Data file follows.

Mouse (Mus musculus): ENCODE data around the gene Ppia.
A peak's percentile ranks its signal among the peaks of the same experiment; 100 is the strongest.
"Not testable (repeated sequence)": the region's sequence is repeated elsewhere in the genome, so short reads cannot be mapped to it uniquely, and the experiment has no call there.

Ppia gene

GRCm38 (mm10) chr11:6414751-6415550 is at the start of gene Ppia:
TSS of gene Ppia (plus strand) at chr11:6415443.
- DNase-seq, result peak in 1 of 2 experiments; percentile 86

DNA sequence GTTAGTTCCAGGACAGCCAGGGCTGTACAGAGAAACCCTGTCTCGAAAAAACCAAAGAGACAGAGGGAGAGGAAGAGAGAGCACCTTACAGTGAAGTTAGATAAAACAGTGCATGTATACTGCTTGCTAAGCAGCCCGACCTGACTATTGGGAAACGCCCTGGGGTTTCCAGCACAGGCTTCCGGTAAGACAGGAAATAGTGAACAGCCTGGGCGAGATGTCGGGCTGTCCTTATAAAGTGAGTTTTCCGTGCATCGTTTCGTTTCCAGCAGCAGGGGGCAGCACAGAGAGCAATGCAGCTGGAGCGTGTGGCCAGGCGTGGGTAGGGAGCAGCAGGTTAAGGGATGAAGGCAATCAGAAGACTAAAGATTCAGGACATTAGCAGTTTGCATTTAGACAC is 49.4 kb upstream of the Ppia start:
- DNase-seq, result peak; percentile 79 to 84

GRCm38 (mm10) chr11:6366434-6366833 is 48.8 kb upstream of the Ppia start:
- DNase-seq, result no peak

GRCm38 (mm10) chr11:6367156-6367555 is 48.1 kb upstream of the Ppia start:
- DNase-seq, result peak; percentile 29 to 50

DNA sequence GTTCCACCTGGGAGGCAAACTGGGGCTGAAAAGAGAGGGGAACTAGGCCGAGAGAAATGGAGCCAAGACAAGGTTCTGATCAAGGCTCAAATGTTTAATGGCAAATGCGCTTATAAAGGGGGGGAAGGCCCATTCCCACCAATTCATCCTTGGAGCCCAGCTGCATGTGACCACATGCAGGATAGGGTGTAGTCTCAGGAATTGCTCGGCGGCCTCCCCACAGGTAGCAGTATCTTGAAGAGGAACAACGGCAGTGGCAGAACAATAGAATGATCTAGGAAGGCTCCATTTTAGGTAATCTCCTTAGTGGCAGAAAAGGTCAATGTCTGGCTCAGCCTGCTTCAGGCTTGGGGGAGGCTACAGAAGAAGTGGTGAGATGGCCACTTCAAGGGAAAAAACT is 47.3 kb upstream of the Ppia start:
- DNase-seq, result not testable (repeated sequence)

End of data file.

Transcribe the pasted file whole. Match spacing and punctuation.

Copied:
Mouse (Mus musculus): ENCODE data around the gene Ppia.
A peak's percentile ranks its signal among the peaks of the same experiment; 100 is the strongest.
"Not testable (repeated sequence)": the region's sequence is repeated elsewhere in the genome, so short reads cannot be mapped to it uniquely, and the experiment has no call there.

Ppia gene

GRCm38 (mm10) chr11:6414751-6415550 is at the start of gene Ppia:
TSS of gene Ppia (plus strand) at chr11:6415443.
- DNase-seq, result peak in 1 of 2 experiments; percentile 86

DNA sequence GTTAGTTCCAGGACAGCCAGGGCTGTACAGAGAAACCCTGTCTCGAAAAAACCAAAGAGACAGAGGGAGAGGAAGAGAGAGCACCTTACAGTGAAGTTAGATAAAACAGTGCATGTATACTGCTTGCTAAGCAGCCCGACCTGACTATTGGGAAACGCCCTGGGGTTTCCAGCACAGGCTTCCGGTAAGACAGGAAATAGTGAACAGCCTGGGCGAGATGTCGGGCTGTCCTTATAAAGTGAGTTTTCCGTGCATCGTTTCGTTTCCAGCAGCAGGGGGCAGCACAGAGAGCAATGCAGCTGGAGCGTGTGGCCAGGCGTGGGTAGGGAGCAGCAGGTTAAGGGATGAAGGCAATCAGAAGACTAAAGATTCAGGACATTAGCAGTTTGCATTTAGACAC is 49.4 kb upstream of the Ppia start:
- DNase-seq, result peak; percentile 79 to 84

GRCm38 (mm10) chr11:6366434-6366833 is 48.8 kb upstream of the Ppia start:
- DNase-seq, result no peak

GRCm38 (mm10) chr11:6367156-6367555 is 48.1 kb upstream of the Ppia start:
- DNase-seq, result peak; percentile 29 to 50

DNA sequence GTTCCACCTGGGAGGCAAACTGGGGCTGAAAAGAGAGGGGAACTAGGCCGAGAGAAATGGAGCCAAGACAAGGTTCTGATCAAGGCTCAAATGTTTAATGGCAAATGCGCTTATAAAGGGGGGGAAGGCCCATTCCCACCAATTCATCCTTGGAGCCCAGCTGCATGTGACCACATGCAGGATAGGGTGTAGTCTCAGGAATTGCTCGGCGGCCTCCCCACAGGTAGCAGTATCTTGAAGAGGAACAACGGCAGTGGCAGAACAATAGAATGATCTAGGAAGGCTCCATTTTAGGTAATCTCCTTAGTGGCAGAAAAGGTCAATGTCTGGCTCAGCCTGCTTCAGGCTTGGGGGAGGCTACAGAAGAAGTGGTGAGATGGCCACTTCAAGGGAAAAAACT is 47.3 kb upstream of the Ppia start:
- DNase-seq, result not testable (repeated sequence)